I knew someone who grew up in this house in the 50s and 60s after moving from the Carolinas at a young age. He had written an account of his childhood and his close relationship with his sister who later died of AIDS in a notebook and I typed the manuscript for him. Sadly, I lost his contact information when my laptop crashed last year. His story was unfinished at the time I typed it and I'd love to know how it really ended.
After working on that manuscript, I decided to look for the house based on his description of a white-columned brownstone and, once I located it, I just had to do a little research. The house, which stands on Ten Broeck Street (see my previous blog about another house is this area), was built in 1859 by a George Dawson who was associated with the venerable Albany printing and publish firm of Weed, Parsons, and Company.
My friend told me the house was haunted. He and his sister were afraid to go up to the top floor because there was a ghost there. To him, the man in the metal helmet looked like a conquistador. But I'm wondering if this ghostly resident of 49 Ten Broeck might not have been a 17th-century Dutch soldier from one of the earliest forts. Exactly how and why a ghost from the 1600s found his way to the upper floor of a house that wasn't built for another two hundred or so years, I don't know. But it does make more sense that a Spanish conquistador haunting an upstate New York row house and the metal helmet makes me think of Dutch soldiers helmets I've seen in local museums.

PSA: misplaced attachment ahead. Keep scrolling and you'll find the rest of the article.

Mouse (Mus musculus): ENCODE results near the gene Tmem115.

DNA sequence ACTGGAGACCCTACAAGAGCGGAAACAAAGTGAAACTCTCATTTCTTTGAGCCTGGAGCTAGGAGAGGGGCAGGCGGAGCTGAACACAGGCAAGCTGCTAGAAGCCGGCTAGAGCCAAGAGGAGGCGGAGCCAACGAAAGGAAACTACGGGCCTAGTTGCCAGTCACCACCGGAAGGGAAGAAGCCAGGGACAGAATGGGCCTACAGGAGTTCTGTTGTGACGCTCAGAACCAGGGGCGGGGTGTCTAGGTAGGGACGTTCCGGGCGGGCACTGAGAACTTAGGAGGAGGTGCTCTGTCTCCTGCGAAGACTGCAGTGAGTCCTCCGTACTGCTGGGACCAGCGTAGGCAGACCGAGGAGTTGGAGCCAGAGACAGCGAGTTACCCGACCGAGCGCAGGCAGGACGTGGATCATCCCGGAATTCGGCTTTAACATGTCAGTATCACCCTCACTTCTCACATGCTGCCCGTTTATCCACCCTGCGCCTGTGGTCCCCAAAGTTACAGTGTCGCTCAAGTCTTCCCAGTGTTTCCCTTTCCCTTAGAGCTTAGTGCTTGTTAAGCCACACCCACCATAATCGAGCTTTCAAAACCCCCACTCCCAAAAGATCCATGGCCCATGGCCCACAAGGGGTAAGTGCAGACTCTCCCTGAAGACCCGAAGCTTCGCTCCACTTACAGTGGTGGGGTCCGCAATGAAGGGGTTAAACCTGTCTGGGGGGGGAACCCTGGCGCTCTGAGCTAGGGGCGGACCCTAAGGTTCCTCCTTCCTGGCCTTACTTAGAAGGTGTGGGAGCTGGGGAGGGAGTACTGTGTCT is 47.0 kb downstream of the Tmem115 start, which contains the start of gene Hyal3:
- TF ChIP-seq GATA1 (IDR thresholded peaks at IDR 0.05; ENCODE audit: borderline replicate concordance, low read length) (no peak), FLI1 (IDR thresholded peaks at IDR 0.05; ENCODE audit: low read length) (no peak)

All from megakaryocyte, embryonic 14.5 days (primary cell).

(Yes, I do believe in ghosts. Not because I'm superstitious or want to believe, but because I've experienced hauntings often enough to convince me.)
The house is not in the best of shape now. The brown sandstone was cut and laid vertically which, unfortunately, leads to large pieces flaking away. The Cathedral of the Immaculate Conception across town suffers from a similar problem and is currently undergoing a massive restoration. The house's white columns are also showing signs of rot. But the last time I walked by, I was cheered to see that the old place is no longer vacant. The windows were open and one had a building permit pasted to the glass and a worker was moving around inside.